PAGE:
FAQ - Neoplasm Seeding
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What do you call a benign neoplasm arising from adipose tissue?

What do you call a benign neoplasm arising from adipose tissue?

A fatty lipoma?  (+ info)

is thyroidectomy the ONLY way to determine if a papillary lesion / follicular neoplasm is benign or malignant?

My wife recently underwent FNAB for the thyroid gland and the findings were:
Suggest thyroidectomy for a definitive diagnosis.
Microscopic Description:
Smears disclose a fairly cellular aspirate composed of cohesive clusters of follicular cells, in attempt to form acini and short papillary fronds. The cells show vesicular nuclei, with focal areas of pleomorphism. The background is hemorrhagic containing thin colloid materials and few mixed leukocytes.

I really would like to know if the it is benign or malignant but is there any other way besides invasive surgery? Thanks a lot in advance for all the answers and help.

If FNAB demonstrate follicular neoplasm , we must perform thyroid lobectomy for determining if it's malignant or not , and regarding to this , we will design the further definite and main operation .

There is no way other than this yet .

In some situations , we can perform total thyroidectomy as a plan to determine the permanent pathology at first ( there is several indications : old patients , mass more than 4 cm , ... ) .

But about Papillary neoplasm it's somewhat different : we can plan for a definite operation , also with a FNAB .  (+ info)

In using the neoplasm table, what do you do when there is no code in cancer in situ?

When using the neoplasm table in the ICD-9-CM, how would one code cancer in situ of the temporal lobe?

You'll never find it there.
What you're probably looking for is under skin: Ca in situ of temple or similar.  (+ info)

How do you treat superior orbital fissure syndrome when the etiology is a neoplasm?

It's for school and I can't find the answer anywhere!

Superior orbital fissure syndrome consists of retro-orbital pain, paralysis of extra ocular muscles, impairment of first trigeminal branches and frequent involvement of the optic nerve.
One must treat the neoplasm. That depends on its type. A glioblastoma would be treated differently from a lymphoma for example.  (+ info)

Is thyroidectomy advisable if your FNAB states that 'follicular neoplasm cannot be totally ruled out'?

In Ultrasound results, there are no calsifications
presence of complex solid nodules
3.1 x 2.1 x 1.8 cm size of solid nodular

I would think it would be the smart choice. There's no point in risking possible malignant neoplasms in such a pertinant area. I'd also get a second opinion and set of tests.  (+ info)

I had an MRI done and the Dr. wrote down I have a "Neoplasm of occioital bone". What does that mean?

I searched the web and believe "occioital bone" may be a misspelling or abbreviation. Is this something to be worried about?
Thanks! The Doctor wasnt really that nice and seemed to be in a rush. Maybe I'll ask my primary care.

Most like it was occipital bone, which is at the back of your head. I did research on "neoplasm". It means a growth or a tumor, NOT synonomous with cancer. If it was anything to be concerned about, your doctor would have told you immediately. If you're still uneasy, ask him.  (+ info)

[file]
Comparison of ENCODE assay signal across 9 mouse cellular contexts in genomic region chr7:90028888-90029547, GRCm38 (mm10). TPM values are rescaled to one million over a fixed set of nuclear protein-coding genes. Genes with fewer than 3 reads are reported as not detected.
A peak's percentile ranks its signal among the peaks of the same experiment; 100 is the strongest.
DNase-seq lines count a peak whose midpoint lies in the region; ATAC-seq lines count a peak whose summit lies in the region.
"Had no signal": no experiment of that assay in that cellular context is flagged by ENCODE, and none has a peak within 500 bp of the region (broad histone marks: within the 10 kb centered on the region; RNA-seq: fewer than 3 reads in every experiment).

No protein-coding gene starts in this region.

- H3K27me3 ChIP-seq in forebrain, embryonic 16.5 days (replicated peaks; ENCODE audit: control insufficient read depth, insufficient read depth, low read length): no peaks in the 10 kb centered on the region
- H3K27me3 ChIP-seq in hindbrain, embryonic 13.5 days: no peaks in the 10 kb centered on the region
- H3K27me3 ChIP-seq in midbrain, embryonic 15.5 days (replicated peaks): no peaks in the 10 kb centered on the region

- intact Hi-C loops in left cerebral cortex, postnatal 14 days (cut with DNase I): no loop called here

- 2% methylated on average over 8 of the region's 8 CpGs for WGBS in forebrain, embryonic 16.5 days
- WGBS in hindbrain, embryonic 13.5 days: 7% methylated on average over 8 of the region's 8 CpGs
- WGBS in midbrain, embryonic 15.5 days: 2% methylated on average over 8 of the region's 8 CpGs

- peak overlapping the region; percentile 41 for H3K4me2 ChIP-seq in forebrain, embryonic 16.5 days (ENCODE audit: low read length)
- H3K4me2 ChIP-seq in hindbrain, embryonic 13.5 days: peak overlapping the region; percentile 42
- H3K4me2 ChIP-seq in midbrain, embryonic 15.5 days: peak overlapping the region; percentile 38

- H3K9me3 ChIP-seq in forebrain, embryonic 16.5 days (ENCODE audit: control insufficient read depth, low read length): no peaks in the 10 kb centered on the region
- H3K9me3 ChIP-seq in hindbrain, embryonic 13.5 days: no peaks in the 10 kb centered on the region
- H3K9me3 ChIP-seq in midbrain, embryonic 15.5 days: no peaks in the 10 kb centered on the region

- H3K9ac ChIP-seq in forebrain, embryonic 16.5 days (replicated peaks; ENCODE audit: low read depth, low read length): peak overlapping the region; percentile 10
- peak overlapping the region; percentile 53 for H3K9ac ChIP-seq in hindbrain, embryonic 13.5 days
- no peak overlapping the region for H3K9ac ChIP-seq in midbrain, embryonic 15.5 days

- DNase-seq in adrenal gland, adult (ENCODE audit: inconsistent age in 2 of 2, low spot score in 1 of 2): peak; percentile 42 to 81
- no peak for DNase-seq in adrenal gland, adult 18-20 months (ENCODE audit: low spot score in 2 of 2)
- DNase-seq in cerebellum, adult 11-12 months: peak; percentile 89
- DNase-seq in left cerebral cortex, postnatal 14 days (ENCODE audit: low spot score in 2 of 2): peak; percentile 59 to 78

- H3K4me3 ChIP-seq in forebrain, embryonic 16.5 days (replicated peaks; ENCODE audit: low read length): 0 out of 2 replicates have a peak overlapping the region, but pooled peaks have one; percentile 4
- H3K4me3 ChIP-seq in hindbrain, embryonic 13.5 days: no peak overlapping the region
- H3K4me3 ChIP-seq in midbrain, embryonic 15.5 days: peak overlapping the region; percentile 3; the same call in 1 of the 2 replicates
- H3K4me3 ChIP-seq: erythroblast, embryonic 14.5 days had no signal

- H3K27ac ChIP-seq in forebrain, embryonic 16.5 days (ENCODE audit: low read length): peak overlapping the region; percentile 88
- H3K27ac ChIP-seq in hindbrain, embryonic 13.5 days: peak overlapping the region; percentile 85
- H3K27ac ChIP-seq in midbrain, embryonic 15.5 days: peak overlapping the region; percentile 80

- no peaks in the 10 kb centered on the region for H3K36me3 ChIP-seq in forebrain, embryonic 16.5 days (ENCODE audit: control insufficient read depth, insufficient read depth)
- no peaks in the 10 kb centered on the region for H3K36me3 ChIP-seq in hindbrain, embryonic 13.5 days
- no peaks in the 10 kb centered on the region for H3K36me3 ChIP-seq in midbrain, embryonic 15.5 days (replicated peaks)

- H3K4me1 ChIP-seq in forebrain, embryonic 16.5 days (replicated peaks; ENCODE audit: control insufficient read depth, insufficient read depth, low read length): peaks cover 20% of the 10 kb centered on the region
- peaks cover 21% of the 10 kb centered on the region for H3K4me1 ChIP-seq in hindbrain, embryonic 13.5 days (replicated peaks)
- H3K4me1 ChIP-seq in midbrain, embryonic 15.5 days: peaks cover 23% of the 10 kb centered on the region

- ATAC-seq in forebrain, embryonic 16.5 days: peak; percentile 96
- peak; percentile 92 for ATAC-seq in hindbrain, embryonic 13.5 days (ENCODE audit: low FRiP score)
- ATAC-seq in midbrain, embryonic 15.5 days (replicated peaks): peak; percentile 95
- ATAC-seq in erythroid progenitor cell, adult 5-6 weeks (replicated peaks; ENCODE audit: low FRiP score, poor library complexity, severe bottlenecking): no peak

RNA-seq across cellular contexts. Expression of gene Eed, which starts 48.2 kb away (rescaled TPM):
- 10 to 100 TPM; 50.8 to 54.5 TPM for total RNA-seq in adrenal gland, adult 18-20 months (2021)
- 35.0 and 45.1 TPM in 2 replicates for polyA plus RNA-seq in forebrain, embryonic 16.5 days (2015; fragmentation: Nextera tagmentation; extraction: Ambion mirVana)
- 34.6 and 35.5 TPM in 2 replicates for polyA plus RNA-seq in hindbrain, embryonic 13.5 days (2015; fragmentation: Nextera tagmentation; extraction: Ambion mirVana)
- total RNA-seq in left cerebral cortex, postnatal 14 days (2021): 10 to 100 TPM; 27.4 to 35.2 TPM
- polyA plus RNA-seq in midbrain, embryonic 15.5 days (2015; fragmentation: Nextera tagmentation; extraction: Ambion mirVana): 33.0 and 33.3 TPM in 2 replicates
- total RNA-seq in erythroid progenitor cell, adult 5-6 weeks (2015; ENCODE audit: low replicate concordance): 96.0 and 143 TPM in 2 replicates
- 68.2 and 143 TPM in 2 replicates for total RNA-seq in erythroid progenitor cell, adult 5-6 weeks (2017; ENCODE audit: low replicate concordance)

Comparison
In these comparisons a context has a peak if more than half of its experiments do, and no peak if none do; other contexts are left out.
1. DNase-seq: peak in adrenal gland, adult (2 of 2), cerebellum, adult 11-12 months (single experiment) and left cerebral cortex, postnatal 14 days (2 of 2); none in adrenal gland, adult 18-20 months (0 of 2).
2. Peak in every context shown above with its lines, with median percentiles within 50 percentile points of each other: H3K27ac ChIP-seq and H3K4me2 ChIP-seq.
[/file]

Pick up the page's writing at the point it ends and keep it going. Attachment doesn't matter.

Difference between pancreatic neoplasm and cystic neoplasm?

Anyone who knows, I would greatly appreciate it.
I would like for those who are in the medical profession to answer this question, or someone with real knowledge. I'm not looking for insensitive answers, simply the facts.
I must add that this is specific to a low density mass in the pancreas, very small in size. No diagnostic tests have been done other than a CT that detected it.

pancreatic neoplasm occurs in the pancreas
cystic neoplasm can occur anywhere in the body.  (+ info)

How is heredity, malnutrition, neoplasm, and infection linked with heart disease?

Hereditary is proved to have links with your chances of getting heart disease. Fortunately there are measures which can be taken to stave the development of it. Good diet, exercise, weight maintainance, keeping cholesterol levels down (diet and drugs if need be).
Infection can cause damage to the structures of the heart eg Rheumatic fever can damage the valves, or inflammation of the muscle or layers of the heart.
As far as Im aware neoplasm isnt linked;  (+ info)

can i get DLA cos i got a malignant neoplasm of the pituitary gland?

also failed my HGV medical on these grounds aswell as something about my eye ?(begins with a 'D'),DOUBLE VISION as well
i am on steriods ,and tablets,but lost my job today cos DR wouldnt pass me on dvla medical ?

DLA is disabled living allowance is payable when you a an issue that affects your ability to lead a normal life and when you need assistance with day to day living issues.
Hard to get nowadays.

You will probably be able to get incapacity benefit with a malignant lesion of the pituitary gland and the best people to take you through your options are the benefits people at the Job Centre.
As a genuine claimant and having lost your job due to ill health they have to offer you a medical assessment to see what you can and cannot do. If you have double vision then your employment prospects are severely limited.

On Monday get yourself down the Job Centre and get the ball rolling as there are other benefits that may be better for you than DLA. The lower level of DLA is only about £14 a week. You will need more that that to live!  (+ info)

How to stop the burning sensation of the fingers after cutting and de-seeding green chillies?

Wear gloves when you cut them (like doctors' exam gloves)  (+ info)

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